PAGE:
// Prevents window from moving on touch on newer browsers.
window.addEventListener('touchmove', function (event) 
  event.preventDefault()
, passive: false)

Libraries

You may come across a library called “iNoBounce” that was built to “stop your iOS webapp from bouncing around when scrolling.” One thing to note when using this library right now to solve the problem I’ve described in this article is that it needs you to use -webkit-overflow-scrolling. Another thing to note is that the more concise solution I ended up with (which is described later) does a similar thing as it on iOS. You can test this yourself by looking at the examples in its GitHub Repository, and comparing that to the solution I ended up with.

Overscroll Behavior

After trying out all of these solutions, I found out about the CSS property overscroll-behavior. The overscroll-behavior CSS property was implemented in Chrome 63 on December 2017, and in Firefox 59 on March 2018. This property, as described in MDN documentation, “allows you to control the browser’s scroll overflow behavior — what happens when the boundary of a scrolling area is reached.” This was the solution that I ended up using.

All I had to do was set overscroll-behavior to none in the body of my website and I could leave the footer’s position as fixed. Even though momentum-based scrolling applied to the whole page, rather than the contents without the footer, this solution was good enough for me and fulfilled all of my requirements at that point in time, and my footer no longer bounced unexpectedly on Chrome. It is perhaps useful to note that Edge has this property flagged as under development now. overscroll-behavior can be seen as an enhancement if browsers do not support it yet.

Conclusion

If you don’t want your fixed headers or footers to bounce around on your web pages, you can now use the overscroll-behavior CSS property.

Despite the fact that this solution works differently in different browsers (bouncing of the page content still happens on Safari and Edge, whereas on Firefox and Chrome it doesn’t), it will keep the header or footer fixed when you scroll to the very top or bottom of a website. It is a concise solution and on all the browsers tested, momentum-based scrolling still works, so you can scroll through a lot of page content very quickly. If you are building a fixed header or footer on your web page, you can begin to use this solution.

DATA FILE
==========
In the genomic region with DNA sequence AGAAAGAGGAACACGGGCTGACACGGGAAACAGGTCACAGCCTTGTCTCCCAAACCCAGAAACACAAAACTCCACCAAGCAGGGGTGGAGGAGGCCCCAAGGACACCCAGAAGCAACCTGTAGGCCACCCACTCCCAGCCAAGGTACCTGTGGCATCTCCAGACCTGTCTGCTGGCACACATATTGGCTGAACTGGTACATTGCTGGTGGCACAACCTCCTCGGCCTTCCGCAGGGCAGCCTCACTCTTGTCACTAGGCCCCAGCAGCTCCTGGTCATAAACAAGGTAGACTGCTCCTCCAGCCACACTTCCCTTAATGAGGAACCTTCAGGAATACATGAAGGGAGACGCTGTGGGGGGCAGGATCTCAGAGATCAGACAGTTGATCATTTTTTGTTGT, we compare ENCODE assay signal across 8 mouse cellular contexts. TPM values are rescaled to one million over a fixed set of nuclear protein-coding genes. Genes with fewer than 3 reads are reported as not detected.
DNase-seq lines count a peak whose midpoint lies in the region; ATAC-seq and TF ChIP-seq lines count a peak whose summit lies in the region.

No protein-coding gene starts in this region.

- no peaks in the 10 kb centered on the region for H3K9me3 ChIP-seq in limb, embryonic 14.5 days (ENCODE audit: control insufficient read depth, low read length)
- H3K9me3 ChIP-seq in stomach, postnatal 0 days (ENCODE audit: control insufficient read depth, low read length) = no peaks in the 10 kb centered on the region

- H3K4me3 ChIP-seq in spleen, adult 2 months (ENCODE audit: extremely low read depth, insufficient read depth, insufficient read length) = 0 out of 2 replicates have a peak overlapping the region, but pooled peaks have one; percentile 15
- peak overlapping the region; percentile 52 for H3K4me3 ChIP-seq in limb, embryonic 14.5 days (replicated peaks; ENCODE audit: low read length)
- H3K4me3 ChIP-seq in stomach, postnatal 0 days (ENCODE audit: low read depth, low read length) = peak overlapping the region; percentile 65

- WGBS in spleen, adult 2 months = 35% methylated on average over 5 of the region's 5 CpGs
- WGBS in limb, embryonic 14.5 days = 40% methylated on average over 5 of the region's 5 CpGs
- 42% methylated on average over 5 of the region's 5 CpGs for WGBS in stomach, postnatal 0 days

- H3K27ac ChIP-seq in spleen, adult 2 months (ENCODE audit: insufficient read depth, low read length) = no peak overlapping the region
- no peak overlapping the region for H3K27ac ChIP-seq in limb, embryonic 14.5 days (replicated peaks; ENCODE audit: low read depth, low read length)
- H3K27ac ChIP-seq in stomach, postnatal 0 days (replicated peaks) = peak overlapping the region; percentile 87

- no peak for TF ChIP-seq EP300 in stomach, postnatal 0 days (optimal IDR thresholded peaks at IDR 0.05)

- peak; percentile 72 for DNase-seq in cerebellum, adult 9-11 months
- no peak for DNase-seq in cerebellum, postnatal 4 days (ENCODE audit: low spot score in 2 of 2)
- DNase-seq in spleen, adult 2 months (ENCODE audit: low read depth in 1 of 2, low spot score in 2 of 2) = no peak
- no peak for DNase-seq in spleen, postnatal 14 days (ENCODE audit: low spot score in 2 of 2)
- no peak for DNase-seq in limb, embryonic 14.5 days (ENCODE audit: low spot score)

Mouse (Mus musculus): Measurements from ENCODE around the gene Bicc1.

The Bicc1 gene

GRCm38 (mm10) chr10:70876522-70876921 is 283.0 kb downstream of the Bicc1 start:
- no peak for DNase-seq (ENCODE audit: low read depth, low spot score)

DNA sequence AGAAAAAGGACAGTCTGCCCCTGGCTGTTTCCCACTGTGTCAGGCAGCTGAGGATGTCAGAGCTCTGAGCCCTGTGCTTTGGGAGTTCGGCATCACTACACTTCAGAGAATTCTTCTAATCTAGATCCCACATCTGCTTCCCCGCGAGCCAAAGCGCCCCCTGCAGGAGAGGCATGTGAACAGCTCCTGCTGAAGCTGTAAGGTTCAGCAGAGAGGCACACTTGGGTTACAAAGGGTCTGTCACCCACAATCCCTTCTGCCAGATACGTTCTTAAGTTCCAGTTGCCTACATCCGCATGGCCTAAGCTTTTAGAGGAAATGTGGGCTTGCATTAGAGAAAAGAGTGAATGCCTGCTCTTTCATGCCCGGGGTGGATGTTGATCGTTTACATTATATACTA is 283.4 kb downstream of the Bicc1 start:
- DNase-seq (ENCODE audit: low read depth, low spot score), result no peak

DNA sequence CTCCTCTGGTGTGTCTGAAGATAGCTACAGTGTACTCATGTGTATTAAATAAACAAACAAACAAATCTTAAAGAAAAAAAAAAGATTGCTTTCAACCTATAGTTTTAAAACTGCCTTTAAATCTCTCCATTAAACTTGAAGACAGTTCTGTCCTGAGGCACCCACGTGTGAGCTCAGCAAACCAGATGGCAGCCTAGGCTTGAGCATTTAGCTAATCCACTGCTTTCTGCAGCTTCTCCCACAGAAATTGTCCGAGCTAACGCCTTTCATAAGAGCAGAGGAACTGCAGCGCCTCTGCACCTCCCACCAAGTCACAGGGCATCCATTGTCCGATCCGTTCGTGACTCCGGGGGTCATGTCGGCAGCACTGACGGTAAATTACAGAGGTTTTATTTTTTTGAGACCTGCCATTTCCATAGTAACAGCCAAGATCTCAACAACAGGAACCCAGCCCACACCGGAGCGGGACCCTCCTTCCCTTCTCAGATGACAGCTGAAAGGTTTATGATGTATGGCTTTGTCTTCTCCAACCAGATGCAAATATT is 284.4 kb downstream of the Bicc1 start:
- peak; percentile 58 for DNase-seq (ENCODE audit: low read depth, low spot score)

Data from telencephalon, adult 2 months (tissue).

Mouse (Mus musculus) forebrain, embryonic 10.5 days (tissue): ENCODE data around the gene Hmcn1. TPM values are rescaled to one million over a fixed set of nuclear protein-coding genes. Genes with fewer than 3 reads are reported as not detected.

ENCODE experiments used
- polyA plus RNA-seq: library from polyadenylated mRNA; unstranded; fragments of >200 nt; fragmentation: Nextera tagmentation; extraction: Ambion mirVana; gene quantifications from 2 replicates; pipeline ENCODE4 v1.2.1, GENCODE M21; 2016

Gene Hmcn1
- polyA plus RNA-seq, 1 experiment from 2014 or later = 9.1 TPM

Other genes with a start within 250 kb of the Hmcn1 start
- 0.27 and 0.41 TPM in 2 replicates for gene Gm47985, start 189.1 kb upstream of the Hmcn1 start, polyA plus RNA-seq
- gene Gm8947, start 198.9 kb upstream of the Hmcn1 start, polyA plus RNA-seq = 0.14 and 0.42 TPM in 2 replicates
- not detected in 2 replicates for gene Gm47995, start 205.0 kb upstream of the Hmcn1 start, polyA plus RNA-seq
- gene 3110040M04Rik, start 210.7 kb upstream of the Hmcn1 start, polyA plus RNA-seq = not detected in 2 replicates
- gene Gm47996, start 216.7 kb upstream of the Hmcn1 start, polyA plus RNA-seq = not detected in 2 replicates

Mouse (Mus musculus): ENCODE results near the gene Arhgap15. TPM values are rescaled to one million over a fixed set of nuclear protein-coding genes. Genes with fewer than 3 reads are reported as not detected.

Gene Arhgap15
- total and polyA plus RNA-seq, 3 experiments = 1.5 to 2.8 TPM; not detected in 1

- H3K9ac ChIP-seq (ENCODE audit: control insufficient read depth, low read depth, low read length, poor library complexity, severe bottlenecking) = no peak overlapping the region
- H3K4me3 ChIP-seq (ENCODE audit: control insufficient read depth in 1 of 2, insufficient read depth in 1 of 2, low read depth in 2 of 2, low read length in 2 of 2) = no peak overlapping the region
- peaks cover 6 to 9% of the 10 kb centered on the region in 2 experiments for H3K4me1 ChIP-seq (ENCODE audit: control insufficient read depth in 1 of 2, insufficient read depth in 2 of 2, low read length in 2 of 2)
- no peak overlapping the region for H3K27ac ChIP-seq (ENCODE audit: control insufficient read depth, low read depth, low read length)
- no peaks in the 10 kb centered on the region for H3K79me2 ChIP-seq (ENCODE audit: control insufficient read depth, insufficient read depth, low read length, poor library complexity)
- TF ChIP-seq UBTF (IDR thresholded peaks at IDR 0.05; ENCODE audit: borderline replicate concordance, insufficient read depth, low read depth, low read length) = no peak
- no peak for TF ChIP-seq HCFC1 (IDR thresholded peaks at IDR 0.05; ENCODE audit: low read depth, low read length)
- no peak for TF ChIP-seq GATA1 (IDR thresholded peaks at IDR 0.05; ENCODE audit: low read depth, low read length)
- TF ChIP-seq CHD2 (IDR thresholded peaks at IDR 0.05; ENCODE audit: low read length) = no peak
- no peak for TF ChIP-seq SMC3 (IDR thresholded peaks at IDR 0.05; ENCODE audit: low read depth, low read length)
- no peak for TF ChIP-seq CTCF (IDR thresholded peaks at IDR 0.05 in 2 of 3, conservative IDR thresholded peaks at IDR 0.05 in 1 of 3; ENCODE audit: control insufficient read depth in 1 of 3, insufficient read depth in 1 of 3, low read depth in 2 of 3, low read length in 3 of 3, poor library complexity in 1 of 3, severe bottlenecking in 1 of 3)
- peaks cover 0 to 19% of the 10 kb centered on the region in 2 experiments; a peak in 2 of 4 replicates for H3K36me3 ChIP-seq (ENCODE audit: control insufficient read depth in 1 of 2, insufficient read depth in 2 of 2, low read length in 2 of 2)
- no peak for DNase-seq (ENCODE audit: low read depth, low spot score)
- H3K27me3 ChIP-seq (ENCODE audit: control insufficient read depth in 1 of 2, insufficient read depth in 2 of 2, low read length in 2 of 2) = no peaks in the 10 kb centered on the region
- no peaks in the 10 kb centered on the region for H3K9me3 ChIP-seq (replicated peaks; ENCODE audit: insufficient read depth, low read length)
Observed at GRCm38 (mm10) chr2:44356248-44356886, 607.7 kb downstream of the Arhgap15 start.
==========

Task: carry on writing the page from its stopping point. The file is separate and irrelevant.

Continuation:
Smashing Editorial
(rb, ra, yk, il)


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Scroll Bouncing On Your Websites

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Bringing Together React, D3, And Their Ecosystem

Since its creation in 2011, D3.js has become the de facto standard for building complex data visualizations on the web. React is also quickly maturing as the library of choice for creating component-based user interfaces.
Both React and D3 are two excellent tools designed with goals that sometimes collide. Both take control of user interface elements, and they do so in different ways. How can we make them work together while optimizing for their distinct advantages according to your current project?

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Bringing Together React, D3, And Their Ecosystem

Creating Custom Inputs With Vue.js

Component-based libraries or frameworks such as Vue have given us the wonderful ability to create reusable components to be spread throughout their respective application, ensuring that they are consistent, and (hopefully) simplifying how they are used.

Creating Custom Inputs With Vue.js

In particular, form inputs tend to have plenty of complexity that you’d want to hide in a component, such as custom designs, labels, validation, help messages, and making sure each of these pieces are in the correct order so that they render correctly.

The post Creating Custom Inputs With Vue.js appeared first on Smashing Magazine.

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Creating Custom Inputs With Vue.js

Building “Topple Trump”, An Interactive Web-Based Quiz Game (Case Study)

Editor’s Note: When it comes to elections, we are each given a choice in how to express our opinions and beliefs. Some designers and developers use their skills to further articulate their choice in one person. Here’s a glimpse into how Topple Trump!, an interactive responsive quiz game, was designed and built — combined with some valuable lessons learned along the way. This article is about techniques and strategies, so please avoid political flame in the comments.

Creating an online quiz that is simple to use, looks great and is really fun to play is one thing. Basing it on Donald Trump’s polarizing presidential campaign is another.

Building 'Topple Trump', An Interactive Web-Based Quiz Game (Case Study)

The brainchild of Parallax director and developer Andy Fitch, Topple Trump! has gone on to win numerous awards. But it was a real team effort that brought the game to life. Here’s a glimpse into precisely how that happened, touching on the development process, design considerations and some valuable lessons learned along the way.

The post Building “Topple Trump”, An Interactive Web-Based Quiz Game (Case Study) appeared first on Smashing Magazine.

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Building “Topple Trump”, An Interactive Web-Based Quiz Game (Case Study)